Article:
Parents should receive "every single scrap of information" about their children and be supplied with information in time to address issues arising in school. Brian Donald, a sports broadcaster and journalist, said he was aware of the practicalities but stressed the need for "everyone involved to know everything about the child".
He was speaking at last week's conference on promoting partnership with parents in assessment and reporting, which heard that the Executive's curriculum advisers are considering whether to include pupils' own assessment of their progress in annual school reports.
Mr Donald, who has had experience of both the state and independent sectors, said the traditional report card is "retrospective and too late".
Parents needed earlier information in order to give advice.
But parents had to accept that they would get a lot of information and sometimes would hear things that they did not want to know.
New annual progress reports, based on personal learning plans, are at the heart of the Executive's assessment proposals for three to 14-year-olds, currently out for consultation.
Mr Donald also criticised the environment in which most parents and teachers meet, particularly when they sit at opposite sides of a desk. "I had the feeling I was at school myself, and some parents can feel that they are on trial," he said. "The environment can be improved by removing physical barriers."
He accepted that there are difficulties in devising more effective reporting systems, either by hand, by post or electronically but "the system has to be flexible enough to cope with the demands".
The format of parents' meetings is one of the areas being looked at by the "reporting to parents and others" project, run by Learning and Teaching Scotland.
Donna Murray, the project leader, told The TES Scotland: "The issue of parents' meetings is being looked at, especially where the meetings are held in a big hall and there may be issues of privacy. We are also looking at whether the set-up allows for two-way communication or if parents are just turning up to hear what they have read in the report."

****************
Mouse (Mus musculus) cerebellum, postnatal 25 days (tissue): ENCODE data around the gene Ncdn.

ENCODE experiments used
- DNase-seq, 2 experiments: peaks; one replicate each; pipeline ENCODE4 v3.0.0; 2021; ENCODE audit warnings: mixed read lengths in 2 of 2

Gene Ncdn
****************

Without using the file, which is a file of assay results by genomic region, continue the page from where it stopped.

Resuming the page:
Pupil involvement in self-assessment is also being looked at. "We are not referring to the end-of-year report but we are saying that pupils could evaluate and record their own self-assessment and this could be attached to the reports that go to parents. We find that children are very honest and parents find it useful because children have the opportunity to explain issues to them."
The information produced by the 22 schools taking apart in the LTS project will be collated in exemplars and shared with other schools in Scotland.
Pupil self-assessment is an integral part of a triangular approach to a partnership in assessment, which was advocated at the conference by Sheila Wolfendale, of the school of psychology at the University of East London.
Professor Wolfendale suggested that parents would contribute by attending meetings, completing parental profiles and contributing to a home-school diary, among other things; teachers would carry out standard formative and summative assessments, talk to parents and complete reports; and pupils would have a "dialogue" with teachers and parents, complete self-reports and be involved with in-school events such as drama, role play and circle time.
This approach, Professor Wolfendale added, would enable target-setting for school-based learning, encourage reciprocal learning activities at home and give parents a greater understanding of the curriculum.
"It would also help teachers to know more about each child and hisher home circumstances, reassure children that significant adults listen and work together on their behalf, and help the adults to understand the child's views and concerns."